After 75 years worth of Sports Shows, the way people fish in Wisconsin has changed. The gear has gotten fancier, the fish have gotten smarter, and people and places have come and gone. One thing that hasn’t changed is the fact that people in this state love the outdoors. While the fishing gear of today has a leg up in the technology department compared to those of the past, the same fervor and passion for the outdoors that was held by the previous generations is still present in the minds and hearts of many Wisconsin residents. In the midst of a world that is growing more computerized every day, many people still return to the grunt work that is getting up in the wee hours of the morning to get on the lake before the fish start biting, and spending time with a young, unskilled angler to show them the ropes and to share a passion that they will inherit and teach to their children. All of this is coupled with the hard work done by the men and women of the Wisconsin Department of Natural Resources, as well as the sportsmen and women who take care of the lands and waters in which they fish. That is why Wisconsin is home to so many great fisheries, because people care. While it is true that a lot of hard work is put in to make Wisconsin an outdoorsmen’s paradise, the beautiful thing about fishing is that after the work is done, the fishing can be made as easy or hard as one wants to make it. Sometimes, making things as simple as possible can be the recipe for success. Returning to the roots of outdoorsman’s past can be the trick to finding such simplicity.
Just because so much time has passed doesn’t mean that the tricks of the past aren’t still effective today. Many anglers looking for trophy musky and pike won’t hesitate to toss a Johnson Silver Minnow, created and patented in the 1920s, with a curly-tailed grub trailer in order to stay out of the weeds and to get into some good fish. The effectiveness of spoons isn’t taken that seriously anymore due to the fact that there is so much more of a variety in the tackle market as opposed to back in the day, but spoons are one of, if not the most effective methods for catching large, aggressive fish not only here in Wisconsin, but in the rest of America and beyond. Another notable resident of tackle boxes old and young is the famed Mepps inline spinner. Whether it be in the small skirtless varieties for hungry panfish to the medium-sized Black Fury for anything from trout to Northern to the large-scale Musky Killers, the Mepps line of products is a jack-of all trades bait that has been putting trophies in the boat for quite some time. The last bait to discuss that has been a staple for fisherman for years is the simple jig head with twister tail combination. A lot of tournament fisherman have said that when bites go cold, go finesse. The jig and grub combination has been finesse since before anglers started to use that term to describe the style of fishing. A lot of species will feast off the little old-timer, including spring walleye and river smallmouths. The three baits listed above have all been around for a very long time and continue to produce. One of the beautiful things about fishing is that while fish will definitely go after a bait that is newer, they still can’t help but to be fooled from some old staple lures that catch at the same pace they did over 50 years ago. Don’t be so quick to throw out the tackle box you found in your grandparent’s attic, there’s likely to be one or two hidden gems in there that will make a difference.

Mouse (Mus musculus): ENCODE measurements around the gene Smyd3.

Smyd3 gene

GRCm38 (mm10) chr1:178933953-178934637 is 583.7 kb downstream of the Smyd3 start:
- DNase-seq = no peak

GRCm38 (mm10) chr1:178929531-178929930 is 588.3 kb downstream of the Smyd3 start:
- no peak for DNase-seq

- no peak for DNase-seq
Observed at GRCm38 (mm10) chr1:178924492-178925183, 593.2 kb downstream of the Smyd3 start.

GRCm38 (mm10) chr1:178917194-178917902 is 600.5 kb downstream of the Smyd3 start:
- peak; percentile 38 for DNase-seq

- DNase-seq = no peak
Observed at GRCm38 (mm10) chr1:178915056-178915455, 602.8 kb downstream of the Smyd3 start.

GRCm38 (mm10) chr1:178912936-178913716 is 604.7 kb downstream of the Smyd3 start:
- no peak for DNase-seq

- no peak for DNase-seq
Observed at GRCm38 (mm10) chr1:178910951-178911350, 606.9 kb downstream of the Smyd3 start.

For 75 years, outdoorsmen and women have gathered at the Milwaukee Journal-Sentinel Sports Show, signifying that winter’s reign is almost over and the return to the old fishing hole isn’t too far off anymore. As time goes on, fishing will change, people will to. What won’t change and so far hasn’t changed is the joy that a fisherman gets when they wake up at 5 am to go fishing. What won’t change is the relaxation one gets being on their favorite body of water. What won’t change is the care people have for a body of water that their grandparents fished on, they fish on, and hopefully their grandchildren will fish on. And of course, nothing will ever change the feeling that an angler feels when they are locked in a battle with a fish, which is a feeling that is up there with the best of them. Make no mistake, while fishing looks different than it used to, it is still as vital and important to many people as it was 75 years ago. Let’s all appreciate that this tradition is still present in Wisconsin, and let’s continue it by protecting our watersheds, teaching the newer generations about the sport, and enjoying it for ourselves as our ancestors did before us.